Some historians trace the custom More f a m i l i a r is the story of of lighting the Christmas tree to Saint Wilfred. One day he was Martin Luther (1483-1546). The s t a n d i n g in the midst of a crowd story is told t h a t he was strolling of his converts. In order to inthrough the countryside alone one dicate t h a t they had severed all Christmas Eve u n d e r a brilliant connection with the Druids and starlit sky, when his t h o u g h t s other heathen religions, he cut turned to the nativity of the Christ down a giant oak, one of the princhild. He was awed by the beauty cipal objects of Druidic worship among the Romans. As it fell to of the heavens and the wintry landscape: The blue light on the the e a r t h with a thunderous noise, it split into f o u r pieces. F r o m its low hills outside W e i m a r ; and on very center t h e r e grew a young fir t h e evergreens, the snow flakes tree, pointing a green spire toward sparkling in the moonlight. Rethe sky. The converts gazed a t it t u r n i n g home, he told his f a m i l y about it and a t t e m p t e d to reproin amazement. duce the glory of the outdoors. To Wilfred let his axe drop and a small evergreen tree he attached turned to speak. "This little tree", some lighted candles to p o r t r a y he said, "is a young child of the the reflection of the s t a r r y Heaven. forest. It shall be your Holy tree Santa Claus tonight. It is the wood of peace, But to the early Dutch settlers f o r your houses are built of the fir. It is the sign of an endless in our country, St. Nicholas was a life, f o r its leaves are evergreen. favorite and in New A m s t e r d a m See how it points toward heaven. they named their first church in his Let this be called the tree of the honor. Santa Claus became the Christ child; g a t h e r among it, not American f o r m of S a n t a Nikalaus in the wildwood, but in your own or, as they shortened it, S a n t a homes. There it will shelter no Klaus. Then in 1809, Washington deeds of blood but shall be sur- Irving described him as a tubby rounded with loving g i f t s and rites little fellow with a jolly m a n n e r , who sped through the air in a of kindness." reindeer sleigh. Saint Nicholas Trimmed Christmas Trees Hundreds of years passed and Trimmed Christmas trees were the tree became symbolic of celefirst used in the United S t a t e s apbrations connected with Saint Nicholas, the patron saint of chil- parently during the American dren who, in his lifetime, w a s Bis- Revolution, when i Hessian soldiers hop of Myra in Asia Minor. He softened their home-sickness with was reputed to be very rich and it them. Subsequently, the idea and is said t h a t he loved to make the tradition spread w i d e l y mysterious journeys bearing secret throughout the young land. Today, millions of homes are thus gladg i f t s to the poor. dened. An old story tells us t h a t this kindly Bishop unintentionally originated the custom of h a n g i n g stockings by the fireplace at HEARTHSIDE — Christmas. Legend has it t h a t he — HANDCRAFTS knew an old nobleman, who was very poor but who did not w a n t HANDMADE GIFTS anyone to know of his poverty. "Next to Warm Friend Tavern" Wishing to give him a g i f t of • • . • *.* *.* *.* • . • *.* *.* »,• ».• •.» •• # • • « #.• • • • • # • » • • •*« • « • • • # • money, the Bishop crept to a window of the house and, seeing the old gentleman asleep by the fire, climbed to t h e roof and dropped H E R F S T his g i f t down the chimney, thinking it would fall on the h e a r t h at Studio and Photo Supply the nobleman's feet. However, it One Place to Go F o r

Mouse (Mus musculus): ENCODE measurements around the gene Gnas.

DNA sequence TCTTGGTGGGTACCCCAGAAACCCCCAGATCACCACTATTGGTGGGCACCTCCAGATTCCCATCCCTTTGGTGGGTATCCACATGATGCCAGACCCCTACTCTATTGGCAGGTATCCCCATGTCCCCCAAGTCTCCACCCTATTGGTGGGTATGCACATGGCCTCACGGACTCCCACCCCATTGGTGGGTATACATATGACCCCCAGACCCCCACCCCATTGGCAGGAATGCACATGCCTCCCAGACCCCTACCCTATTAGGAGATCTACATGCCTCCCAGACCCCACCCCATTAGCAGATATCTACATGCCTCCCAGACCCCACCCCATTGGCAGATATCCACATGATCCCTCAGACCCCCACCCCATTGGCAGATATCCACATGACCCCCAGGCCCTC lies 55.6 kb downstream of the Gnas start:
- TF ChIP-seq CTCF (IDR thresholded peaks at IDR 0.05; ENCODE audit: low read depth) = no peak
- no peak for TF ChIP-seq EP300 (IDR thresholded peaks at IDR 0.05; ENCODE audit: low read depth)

There remained the possibility (said Q) t h a t syne had originated in a typographical e r r o r — t h a t Burns had really used the word seyn. This supposition, he said, at least made possible a coherent translation. Some fool took the bait and asked Q what sort of translation could be made of Auld lang seyn. "Well, it's obvious," said Q. " B u r n s must have picked up some medieval German vocabulary somewhere. Auld lang seyn m e a n s 'his mind. I walked out in a daze, not old long ,' and with the adeven saying goodbye, and didn't dition of the word ' u n d e r w e a r ' we wake up until I w a s a good t h r e e have a typically racy poem that blocks f r o m the downtown area. has suffered f r o m some Victorian As I shook m y head to clear away editor." the cobwebs a vision flitted in and We buried Q at midnight. out of my mind: The three wise And my problem still remains. men laying golden presents a t the foot of a rude crib and I could only m u r m u r , with the insistent ringing of the Christmas greetings in my ear, "God have mercy on us, ELGIN — HAMILTON — every one." I believe Tiny Tim also whispered such sentiments. 210 College